Study entitled ‘Middle Income Women in Dhaka City: Gender and activity space’ was carried out by Salma Islam published in Oriental Geographer Vol.34, No. 1 and 2, 1995. The author had tried to explore the activity pattern and space of middle income working women in Dhaka City. In this study the author utilized the same data of the earlier work where the survey was conducted to the women of the three selected age groups (under 30, 30-50 and 50 age group). Seventy-five women were interviewed, twenty-five from each survey area (Azimpur, Moughbazar and Mohammadpur). In the introduction, Islam presented the definition of A.Q.M. Mahbub, 1991 in his study entitled ‘Mobility Behaviour of Working Women in Rural Bangladesh’ published in Oriental Geographer, Vol. 35 ( 1 and 2 ), showed the movement patterns of Bangladeshi Women in rural environment, Bangladesh had one of the lowest levels of female involvement in the labour force. In this study, some important households variables have been collected for all individuals (3162 population) and households were found within 14 villages located in three rural locations in Munshiganj, Comilla and Sariatpur districts in Bangladesh. In all the survey village females revealed a low propensity to move outside their location for work. Only 31 females were classed as movers, of whom 24 were circular migrants (3.11% ) and 7 were commuters (1.48%). The major findings that emerged from the study were – the families of female movers mostly came from economically poor environment. The socio-economic condition of the female movers was found to be slightly better as compared to that of the stayer female worker. Female movers preferred to migrate to urban centers rather than commute between or migrate to rural areas. The explanation of low incidence of mobility among rural women was primarily rooted in the females very low recognized participation in economic activities outside their homes. In rural setting, female participation in the civilian labor force was very much conditioned by the social environment. Females from socio-economic position were less likely to make a move for work.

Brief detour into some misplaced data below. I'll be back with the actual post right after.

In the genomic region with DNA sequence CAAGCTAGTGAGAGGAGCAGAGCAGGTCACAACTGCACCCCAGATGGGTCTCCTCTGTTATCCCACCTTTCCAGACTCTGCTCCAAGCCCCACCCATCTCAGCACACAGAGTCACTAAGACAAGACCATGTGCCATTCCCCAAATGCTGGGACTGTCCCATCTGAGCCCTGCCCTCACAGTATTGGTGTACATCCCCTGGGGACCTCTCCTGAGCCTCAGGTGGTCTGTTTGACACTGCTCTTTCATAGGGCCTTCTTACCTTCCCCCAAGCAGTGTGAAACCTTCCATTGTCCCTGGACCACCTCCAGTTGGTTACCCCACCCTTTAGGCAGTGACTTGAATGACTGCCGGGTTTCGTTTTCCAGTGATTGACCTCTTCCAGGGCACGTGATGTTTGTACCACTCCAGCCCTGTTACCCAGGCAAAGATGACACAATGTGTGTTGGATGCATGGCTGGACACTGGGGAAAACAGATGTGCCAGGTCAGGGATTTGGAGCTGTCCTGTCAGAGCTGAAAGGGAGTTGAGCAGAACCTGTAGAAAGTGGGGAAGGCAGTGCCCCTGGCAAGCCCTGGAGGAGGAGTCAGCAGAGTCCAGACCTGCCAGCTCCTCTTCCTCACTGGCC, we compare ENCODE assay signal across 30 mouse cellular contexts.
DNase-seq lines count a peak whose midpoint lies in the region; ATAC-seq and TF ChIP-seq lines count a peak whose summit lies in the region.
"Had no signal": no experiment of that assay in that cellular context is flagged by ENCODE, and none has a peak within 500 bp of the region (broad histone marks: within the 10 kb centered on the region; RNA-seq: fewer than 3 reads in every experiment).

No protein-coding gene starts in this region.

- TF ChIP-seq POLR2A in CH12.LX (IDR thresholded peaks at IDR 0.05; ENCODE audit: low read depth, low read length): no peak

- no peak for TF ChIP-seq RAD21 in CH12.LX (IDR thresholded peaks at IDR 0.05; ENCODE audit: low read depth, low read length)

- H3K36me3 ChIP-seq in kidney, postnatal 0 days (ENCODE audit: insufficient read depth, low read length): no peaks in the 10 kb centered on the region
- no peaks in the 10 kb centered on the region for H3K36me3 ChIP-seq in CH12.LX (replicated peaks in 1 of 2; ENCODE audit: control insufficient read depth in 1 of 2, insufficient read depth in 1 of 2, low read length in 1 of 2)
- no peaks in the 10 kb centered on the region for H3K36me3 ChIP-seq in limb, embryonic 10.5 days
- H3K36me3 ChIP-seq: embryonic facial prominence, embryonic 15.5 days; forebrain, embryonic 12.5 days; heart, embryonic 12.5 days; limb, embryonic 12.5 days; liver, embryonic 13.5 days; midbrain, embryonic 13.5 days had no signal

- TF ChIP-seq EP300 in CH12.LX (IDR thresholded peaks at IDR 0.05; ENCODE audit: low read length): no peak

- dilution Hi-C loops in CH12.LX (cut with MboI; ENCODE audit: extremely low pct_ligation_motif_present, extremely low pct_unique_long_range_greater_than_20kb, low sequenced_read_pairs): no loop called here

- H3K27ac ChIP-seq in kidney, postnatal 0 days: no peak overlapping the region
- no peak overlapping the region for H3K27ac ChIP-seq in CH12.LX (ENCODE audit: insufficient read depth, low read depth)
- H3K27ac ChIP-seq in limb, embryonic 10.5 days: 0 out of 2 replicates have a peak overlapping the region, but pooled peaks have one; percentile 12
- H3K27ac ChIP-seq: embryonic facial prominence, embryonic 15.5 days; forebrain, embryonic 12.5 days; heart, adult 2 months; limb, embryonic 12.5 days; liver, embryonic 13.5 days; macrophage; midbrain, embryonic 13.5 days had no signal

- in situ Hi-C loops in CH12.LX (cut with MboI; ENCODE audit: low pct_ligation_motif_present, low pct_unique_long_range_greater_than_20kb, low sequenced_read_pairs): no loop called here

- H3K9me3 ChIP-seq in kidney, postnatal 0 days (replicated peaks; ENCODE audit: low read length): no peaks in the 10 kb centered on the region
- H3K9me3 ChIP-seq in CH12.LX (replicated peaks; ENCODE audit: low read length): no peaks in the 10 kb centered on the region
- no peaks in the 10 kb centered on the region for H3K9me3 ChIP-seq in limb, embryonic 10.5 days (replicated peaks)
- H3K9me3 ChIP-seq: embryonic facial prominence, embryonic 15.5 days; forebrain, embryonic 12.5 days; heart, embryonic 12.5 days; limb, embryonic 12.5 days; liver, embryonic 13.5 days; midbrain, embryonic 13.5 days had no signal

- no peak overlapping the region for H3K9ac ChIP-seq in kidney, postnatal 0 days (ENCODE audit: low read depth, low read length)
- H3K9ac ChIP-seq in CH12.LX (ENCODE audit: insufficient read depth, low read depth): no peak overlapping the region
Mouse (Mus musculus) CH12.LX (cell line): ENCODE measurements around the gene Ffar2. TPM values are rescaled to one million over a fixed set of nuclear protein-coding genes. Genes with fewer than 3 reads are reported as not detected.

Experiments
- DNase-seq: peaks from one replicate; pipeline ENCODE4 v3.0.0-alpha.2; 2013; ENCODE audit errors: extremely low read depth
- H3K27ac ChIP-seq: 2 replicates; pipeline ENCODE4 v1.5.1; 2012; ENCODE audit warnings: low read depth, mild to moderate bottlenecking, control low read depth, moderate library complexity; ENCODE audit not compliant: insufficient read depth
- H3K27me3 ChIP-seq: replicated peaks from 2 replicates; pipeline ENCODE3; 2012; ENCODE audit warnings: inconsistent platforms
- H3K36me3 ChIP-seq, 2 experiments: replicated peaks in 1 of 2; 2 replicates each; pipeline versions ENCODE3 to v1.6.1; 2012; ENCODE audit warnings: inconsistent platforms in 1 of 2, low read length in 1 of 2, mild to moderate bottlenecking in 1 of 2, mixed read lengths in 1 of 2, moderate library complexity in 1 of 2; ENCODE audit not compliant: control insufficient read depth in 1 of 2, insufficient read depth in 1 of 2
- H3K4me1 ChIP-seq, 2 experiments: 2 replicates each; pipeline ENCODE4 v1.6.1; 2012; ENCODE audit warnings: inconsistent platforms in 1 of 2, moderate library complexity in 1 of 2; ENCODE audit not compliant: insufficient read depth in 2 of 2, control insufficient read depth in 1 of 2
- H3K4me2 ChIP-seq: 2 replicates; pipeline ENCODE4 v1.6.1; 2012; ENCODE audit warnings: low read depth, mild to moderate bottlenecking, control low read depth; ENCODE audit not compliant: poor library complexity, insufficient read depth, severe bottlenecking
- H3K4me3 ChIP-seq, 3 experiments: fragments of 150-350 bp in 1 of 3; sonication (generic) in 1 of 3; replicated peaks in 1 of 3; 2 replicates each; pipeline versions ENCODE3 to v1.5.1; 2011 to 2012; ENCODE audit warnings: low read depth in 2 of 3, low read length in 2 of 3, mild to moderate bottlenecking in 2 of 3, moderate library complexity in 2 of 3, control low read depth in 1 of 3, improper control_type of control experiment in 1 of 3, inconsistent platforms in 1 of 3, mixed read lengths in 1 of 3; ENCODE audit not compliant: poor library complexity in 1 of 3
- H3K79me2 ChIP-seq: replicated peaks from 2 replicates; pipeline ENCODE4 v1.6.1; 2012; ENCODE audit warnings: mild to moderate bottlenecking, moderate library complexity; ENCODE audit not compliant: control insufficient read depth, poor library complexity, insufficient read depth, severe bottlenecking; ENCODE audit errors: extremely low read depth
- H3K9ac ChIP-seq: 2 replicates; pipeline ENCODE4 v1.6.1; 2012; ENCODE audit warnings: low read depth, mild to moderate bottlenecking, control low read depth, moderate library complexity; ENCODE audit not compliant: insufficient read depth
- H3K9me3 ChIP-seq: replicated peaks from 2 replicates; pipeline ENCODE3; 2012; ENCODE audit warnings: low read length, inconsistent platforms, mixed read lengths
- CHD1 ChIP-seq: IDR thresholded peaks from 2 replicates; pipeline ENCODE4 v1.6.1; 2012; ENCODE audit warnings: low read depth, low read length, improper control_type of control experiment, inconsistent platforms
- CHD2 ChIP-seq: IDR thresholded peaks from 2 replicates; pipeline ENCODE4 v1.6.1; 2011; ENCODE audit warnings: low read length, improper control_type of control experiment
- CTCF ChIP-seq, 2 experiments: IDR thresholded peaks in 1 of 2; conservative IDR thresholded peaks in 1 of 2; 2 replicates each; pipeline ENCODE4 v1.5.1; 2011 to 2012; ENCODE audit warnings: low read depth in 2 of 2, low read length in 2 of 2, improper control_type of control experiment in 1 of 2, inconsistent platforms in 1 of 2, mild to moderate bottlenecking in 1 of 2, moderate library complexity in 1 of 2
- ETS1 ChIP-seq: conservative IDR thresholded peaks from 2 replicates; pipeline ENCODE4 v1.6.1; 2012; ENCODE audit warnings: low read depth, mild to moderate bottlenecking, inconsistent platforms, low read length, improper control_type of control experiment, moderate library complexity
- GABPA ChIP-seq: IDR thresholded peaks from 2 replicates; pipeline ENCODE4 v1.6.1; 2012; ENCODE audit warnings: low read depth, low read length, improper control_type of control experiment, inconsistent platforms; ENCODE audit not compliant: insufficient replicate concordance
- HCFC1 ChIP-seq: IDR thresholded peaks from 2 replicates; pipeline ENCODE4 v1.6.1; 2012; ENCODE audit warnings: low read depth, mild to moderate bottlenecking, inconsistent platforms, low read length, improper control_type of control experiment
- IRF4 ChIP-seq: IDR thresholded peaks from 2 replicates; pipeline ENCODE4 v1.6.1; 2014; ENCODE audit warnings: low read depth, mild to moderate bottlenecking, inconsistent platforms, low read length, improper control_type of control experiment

Hugo Graeme (1990) was critical about the noticeable neglect about migration, particularly women-migration in less developed countries of the world. In his review work entitled ‘Migration of -women in less developed countries: A Review of Population Research Issues’ he made a clear and categorical observation. According to him, in population dynamics, the third important feature, namely migration was a neglected issue. While analyzing issues relating to migration in male dominated rural Africa, same trend became noticeable. But he observed that females were migrating more than males. Moreover, gender related migration had been existent also in the Asian Countries. Among the Asian Countries females in different age groups were more migratory than males in the Philippines. In the Central America and specially in the Caribbean Countries, it was observed that there was a high and stable trend of female migration from rural places. Though there were countries with different income status, yet the similar trend was noticeable. A few kinds of migratory trend are given below: